Instead, Cadillac fielded the WEC car at Daytona alongside the regular IMSA entries from Ganassi and Action Express Racing. That, it insists, was more valuable than testing in Europe. “Every test is useful,” says Stephen Mitas, Cadillac Racing’s team manager and strategist, “and every race is even more useful.”
Glickenhaus-Pipo 007 LMH
#708 Ryan Briscoe/Romain Dumas/Olivier Pla
Glickenhaus has been welcomed back by the series despite missing the last two rounds of 2022
Photo by: JEP / Motorsport Images
Glickenhaus was the saviour of the WEC in the first two seasons of the Hypercar class. Not only did it put another LMH on the grid alongside the Toyotas, but it kept them honest at times. Witness two pole positions last year and a near-miss at Monza: it would most likely have won but for a brand-new turbocharger grenading itself.
The American entrant proved itself a credible contender at the highest level with its 007 non-hybrid LMH powered by the bespoke Pipo 3.5-litre V8 twin-turbo and developed by Podium Advanced Technologies.
There were months of procrastination about whether it would return this year with the team run by Podium but, after declaring its intent to race on into 2023 last December, it has been welcomed back by the series despite missing the last two rounds of 2022. It again runs one full-season car and has another entry for the big one at Le Mans.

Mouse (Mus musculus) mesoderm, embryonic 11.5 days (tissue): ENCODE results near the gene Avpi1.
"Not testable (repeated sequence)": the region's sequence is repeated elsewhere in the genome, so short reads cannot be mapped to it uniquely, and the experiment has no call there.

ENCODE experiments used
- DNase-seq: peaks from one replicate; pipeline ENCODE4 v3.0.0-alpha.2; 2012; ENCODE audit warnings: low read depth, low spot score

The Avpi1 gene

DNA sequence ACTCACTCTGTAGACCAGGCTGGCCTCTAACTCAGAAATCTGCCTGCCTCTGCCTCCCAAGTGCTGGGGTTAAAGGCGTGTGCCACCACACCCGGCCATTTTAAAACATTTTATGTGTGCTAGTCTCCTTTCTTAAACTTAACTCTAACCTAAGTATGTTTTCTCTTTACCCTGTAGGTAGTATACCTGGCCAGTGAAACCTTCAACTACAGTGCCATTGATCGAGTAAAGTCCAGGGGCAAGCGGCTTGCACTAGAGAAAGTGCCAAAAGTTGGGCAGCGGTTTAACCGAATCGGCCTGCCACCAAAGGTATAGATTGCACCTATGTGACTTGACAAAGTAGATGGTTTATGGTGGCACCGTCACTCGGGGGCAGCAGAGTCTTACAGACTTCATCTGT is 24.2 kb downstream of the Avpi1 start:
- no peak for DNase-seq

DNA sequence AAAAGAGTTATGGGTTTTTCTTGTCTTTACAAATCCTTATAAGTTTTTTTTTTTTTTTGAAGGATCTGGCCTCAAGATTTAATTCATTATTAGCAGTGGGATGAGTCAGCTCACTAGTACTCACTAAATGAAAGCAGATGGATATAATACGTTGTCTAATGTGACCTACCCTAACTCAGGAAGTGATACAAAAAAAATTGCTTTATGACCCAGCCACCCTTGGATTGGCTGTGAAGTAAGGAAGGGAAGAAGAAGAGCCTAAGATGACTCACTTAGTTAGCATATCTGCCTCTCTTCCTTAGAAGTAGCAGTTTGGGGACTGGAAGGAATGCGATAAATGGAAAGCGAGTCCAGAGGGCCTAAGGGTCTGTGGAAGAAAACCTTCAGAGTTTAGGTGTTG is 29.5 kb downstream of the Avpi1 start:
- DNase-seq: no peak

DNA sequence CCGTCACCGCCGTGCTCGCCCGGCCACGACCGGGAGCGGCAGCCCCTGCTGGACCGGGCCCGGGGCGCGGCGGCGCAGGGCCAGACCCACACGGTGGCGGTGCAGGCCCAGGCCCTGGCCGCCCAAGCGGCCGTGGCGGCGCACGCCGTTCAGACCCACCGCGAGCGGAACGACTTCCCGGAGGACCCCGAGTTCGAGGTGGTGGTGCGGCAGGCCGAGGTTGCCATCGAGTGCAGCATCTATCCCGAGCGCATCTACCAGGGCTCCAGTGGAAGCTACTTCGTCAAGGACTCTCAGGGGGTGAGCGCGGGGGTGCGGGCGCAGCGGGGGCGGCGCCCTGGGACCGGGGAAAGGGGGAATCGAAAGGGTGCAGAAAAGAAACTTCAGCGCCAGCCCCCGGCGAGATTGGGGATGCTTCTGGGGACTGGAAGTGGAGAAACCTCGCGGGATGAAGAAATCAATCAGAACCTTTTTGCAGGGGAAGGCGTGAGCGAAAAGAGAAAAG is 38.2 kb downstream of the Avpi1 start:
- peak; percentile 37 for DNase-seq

You could say it’s business as usual for Glickenhaus Racing. Romain Dumas, Olivier Pla, Ryan Briscoe and Franck Mailleux, stalwarts of the team’s first two WEC campaigns, return to the line-up. Dumas and Pla are pretty much confirmed in #708 for the full season, while the team could try out other drivers at Algarve and Spa as it looks for team-mates for Mailleux at Le Mans. Briscoe is set to move cars to join Mailleux for the centrepiece WEC round, though the team insists that it is taking its campaign race by race.
The car is largely unchanged, too. There has been no winter test programme: neither of the two cars has run since the last race outing for the team at Monza last July, save for a brief outing with the owner of the #709 car at the wheel. That meant its first experience of the new generation of Michelin tyres came at last weekend’s Prologue.
Glickenhaus hasn’t been idle since its last WEC appearance, however. It has worked on getting the most out of what it has, and in particular the rear-axle brake-by-wire system introduced early last season.
“We have been concentrating on optimising the package we have,” says Glickenhaus chief engineer Stefano Rapisarda. “We want to give the drivers more confidence in the electronic systems. We have worked a lot on the software side.”
Glickenhaus also hasn’t ruled out employing some of its jokers as the season progresses, but that kind of development programme will depend on either sponsorship or a funded driver providing the necessary financial resources.
That said, Hypercar is a BoP formula, which team founder Jim Glickenhaus believes will give his LMH a chance even in the face of a much deeper pool of opposition.
“If we get a fair BoP, and I have been assured we will, there’s no reason we can’t be competitive,” he says. “We know we’re the little guys racing against big OEMs, but we’ve done better than anyone expected. I’d like to think we can continue to punch above our weight.”